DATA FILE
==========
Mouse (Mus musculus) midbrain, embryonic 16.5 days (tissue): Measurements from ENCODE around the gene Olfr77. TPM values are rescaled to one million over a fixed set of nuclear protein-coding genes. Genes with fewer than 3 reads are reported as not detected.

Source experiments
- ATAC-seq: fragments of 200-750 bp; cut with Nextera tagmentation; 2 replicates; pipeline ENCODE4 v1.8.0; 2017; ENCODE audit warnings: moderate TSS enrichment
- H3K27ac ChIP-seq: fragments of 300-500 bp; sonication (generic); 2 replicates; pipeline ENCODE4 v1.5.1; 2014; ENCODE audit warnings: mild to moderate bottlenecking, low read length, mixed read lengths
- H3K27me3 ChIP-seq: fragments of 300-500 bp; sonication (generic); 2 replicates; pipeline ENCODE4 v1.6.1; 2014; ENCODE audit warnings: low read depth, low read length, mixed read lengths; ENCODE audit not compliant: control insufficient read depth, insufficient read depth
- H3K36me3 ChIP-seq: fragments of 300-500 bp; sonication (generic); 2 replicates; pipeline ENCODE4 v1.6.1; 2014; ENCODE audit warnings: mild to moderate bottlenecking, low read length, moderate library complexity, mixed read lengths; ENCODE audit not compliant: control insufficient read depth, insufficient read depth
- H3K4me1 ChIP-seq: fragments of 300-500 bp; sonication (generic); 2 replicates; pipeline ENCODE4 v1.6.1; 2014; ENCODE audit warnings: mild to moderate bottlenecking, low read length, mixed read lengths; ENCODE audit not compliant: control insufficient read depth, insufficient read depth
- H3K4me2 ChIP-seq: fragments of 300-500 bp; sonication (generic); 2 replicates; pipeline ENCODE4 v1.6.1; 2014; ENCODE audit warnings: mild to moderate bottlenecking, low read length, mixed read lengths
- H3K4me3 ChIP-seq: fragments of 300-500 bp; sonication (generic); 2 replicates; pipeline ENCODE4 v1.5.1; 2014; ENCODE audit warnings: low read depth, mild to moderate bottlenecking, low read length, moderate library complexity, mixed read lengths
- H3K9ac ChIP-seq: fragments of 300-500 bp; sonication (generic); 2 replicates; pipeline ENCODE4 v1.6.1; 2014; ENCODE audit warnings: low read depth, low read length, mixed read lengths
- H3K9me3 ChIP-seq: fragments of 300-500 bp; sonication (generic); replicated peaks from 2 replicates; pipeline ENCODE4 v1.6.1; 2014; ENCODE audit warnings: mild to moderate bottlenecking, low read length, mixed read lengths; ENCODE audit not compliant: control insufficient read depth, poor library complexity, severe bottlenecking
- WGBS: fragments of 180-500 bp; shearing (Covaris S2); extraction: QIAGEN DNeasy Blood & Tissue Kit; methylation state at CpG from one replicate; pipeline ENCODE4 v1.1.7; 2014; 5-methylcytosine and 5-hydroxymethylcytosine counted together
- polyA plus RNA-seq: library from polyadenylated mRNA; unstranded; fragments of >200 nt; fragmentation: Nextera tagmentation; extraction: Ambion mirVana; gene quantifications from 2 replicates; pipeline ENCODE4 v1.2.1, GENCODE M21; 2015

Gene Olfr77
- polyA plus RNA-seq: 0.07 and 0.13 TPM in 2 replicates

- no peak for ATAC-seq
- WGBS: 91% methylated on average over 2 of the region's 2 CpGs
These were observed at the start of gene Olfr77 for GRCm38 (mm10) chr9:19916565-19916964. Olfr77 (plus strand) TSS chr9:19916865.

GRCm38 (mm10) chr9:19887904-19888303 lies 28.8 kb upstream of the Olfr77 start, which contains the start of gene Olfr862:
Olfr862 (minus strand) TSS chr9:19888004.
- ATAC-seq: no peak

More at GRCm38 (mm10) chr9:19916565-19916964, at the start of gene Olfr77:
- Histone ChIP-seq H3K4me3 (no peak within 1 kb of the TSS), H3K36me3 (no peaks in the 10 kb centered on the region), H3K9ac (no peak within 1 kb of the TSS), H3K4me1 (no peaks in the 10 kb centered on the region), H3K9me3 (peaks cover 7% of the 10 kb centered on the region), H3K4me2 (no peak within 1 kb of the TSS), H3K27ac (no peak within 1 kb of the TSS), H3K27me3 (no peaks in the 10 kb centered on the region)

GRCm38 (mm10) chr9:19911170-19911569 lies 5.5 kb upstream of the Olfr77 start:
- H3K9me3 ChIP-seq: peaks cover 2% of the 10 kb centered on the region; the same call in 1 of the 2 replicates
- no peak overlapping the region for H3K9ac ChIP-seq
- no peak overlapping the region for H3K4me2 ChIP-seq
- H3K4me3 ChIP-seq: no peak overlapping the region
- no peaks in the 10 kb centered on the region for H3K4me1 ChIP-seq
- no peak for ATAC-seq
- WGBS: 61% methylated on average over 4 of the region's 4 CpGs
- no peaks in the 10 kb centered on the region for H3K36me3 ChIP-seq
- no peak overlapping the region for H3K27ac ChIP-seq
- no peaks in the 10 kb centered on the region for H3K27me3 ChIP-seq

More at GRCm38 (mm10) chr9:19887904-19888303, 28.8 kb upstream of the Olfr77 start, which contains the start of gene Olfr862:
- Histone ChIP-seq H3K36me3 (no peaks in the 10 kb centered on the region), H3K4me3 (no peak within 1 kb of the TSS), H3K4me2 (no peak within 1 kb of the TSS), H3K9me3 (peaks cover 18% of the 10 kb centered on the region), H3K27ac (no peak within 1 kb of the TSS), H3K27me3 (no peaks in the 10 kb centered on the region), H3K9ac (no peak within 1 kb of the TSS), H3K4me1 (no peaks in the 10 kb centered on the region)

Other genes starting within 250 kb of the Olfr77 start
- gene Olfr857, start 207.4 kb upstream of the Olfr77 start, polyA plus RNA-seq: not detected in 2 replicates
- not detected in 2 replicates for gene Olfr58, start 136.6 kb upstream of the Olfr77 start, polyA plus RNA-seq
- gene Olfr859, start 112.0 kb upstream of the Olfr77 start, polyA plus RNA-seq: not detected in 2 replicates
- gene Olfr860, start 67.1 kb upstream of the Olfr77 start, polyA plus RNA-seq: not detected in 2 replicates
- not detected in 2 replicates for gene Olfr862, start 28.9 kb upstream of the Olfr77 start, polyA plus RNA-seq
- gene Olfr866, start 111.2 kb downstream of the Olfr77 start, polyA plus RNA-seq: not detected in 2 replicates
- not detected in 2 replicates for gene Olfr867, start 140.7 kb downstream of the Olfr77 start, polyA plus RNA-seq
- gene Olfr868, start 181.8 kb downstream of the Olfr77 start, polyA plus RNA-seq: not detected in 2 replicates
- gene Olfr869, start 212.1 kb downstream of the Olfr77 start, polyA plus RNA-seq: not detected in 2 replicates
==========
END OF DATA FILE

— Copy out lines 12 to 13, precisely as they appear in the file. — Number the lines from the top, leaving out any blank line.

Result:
- WGBS: fragments of 180-500 bp; shearing (Covaris S2); extraction: QIAGEN DNeasy Blood & Tissue Kit; methylation state at CpG from one replicate; pipeline ENCODE4 v1.1.7; 2014; 5-methylcytosine and 5-hydroxymethylcytosine counted together
- polyA plus RNA-seq: library from polyadenylated mRNA; unstranded; fragments of >200 nt; fragmentation: Nextera tagmentation; extraction: Ambion mirVana; gene quantifications from 2 replicates; pipeline ENCODE4 v1.2.1, GENCODE M21; 2015